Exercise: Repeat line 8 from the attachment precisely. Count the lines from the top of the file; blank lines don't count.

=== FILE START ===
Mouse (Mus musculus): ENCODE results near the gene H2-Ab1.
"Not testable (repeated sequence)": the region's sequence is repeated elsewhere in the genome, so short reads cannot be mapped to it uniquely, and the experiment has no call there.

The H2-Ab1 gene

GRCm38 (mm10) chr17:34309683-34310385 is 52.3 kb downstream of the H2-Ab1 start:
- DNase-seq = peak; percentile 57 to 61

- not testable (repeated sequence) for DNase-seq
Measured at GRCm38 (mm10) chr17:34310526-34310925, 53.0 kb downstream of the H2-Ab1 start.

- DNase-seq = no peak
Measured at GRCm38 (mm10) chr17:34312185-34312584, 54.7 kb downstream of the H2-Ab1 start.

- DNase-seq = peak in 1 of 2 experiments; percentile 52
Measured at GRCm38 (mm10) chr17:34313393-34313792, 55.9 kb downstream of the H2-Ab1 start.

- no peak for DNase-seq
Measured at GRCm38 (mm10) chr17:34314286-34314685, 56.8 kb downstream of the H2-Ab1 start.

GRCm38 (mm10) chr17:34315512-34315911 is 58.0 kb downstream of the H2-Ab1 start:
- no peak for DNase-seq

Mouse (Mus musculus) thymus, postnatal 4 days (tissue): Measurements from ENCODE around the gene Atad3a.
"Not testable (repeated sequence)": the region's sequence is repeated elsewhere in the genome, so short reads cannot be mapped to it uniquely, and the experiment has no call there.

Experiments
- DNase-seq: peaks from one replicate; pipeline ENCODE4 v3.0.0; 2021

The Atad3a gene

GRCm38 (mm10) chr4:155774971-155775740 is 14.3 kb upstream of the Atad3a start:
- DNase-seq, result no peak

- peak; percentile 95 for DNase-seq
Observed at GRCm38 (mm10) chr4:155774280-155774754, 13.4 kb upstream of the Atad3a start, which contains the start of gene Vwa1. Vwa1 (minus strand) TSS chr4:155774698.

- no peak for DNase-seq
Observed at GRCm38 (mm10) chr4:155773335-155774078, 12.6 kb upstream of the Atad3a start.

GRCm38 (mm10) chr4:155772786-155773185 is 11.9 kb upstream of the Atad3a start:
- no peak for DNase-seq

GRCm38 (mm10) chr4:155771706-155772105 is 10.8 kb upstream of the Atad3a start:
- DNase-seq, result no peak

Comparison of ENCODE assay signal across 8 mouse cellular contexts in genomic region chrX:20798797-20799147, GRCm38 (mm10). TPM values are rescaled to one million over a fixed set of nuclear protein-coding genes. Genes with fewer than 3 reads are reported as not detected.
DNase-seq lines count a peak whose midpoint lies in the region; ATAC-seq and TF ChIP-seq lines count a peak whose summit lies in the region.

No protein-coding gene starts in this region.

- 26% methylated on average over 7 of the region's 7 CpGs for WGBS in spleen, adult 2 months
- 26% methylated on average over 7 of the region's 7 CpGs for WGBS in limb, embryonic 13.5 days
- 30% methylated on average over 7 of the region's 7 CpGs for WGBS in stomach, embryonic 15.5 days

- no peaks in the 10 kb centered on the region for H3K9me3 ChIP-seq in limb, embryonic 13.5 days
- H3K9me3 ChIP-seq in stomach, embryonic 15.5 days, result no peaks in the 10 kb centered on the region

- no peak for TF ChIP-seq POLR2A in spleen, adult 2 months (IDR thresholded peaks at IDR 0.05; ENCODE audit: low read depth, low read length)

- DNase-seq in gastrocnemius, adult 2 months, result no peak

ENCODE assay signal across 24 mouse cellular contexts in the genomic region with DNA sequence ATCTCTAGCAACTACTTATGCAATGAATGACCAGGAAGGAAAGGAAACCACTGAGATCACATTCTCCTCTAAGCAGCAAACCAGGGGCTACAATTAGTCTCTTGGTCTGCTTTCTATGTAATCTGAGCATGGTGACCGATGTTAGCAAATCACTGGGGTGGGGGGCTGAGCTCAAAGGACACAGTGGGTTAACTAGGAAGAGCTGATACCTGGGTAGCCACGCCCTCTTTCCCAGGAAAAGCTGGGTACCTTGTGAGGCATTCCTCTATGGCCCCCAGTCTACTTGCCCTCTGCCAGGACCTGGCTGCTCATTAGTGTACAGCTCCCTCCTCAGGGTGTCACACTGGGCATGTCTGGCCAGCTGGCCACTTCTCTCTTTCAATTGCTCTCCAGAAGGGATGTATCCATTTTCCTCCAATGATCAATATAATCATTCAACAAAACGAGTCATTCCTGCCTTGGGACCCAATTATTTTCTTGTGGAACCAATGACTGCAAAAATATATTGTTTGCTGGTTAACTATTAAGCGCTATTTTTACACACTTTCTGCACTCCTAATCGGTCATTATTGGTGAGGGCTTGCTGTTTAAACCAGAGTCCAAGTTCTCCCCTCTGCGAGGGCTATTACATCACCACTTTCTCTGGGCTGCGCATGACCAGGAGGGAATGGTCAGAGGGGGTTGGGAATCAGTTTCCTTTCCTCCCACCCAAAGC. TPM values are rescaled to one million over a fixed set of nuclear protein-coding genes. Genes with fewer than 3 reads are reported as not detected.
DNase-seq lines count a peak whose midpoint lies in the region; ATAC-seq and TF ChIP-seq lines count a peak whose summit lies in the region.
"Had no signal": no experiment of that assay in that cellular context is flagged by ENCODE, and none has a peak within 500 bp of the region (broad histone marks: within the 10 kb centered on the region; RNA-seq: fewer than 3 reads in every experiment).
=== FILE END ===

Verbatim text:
- DNase-seq = no peak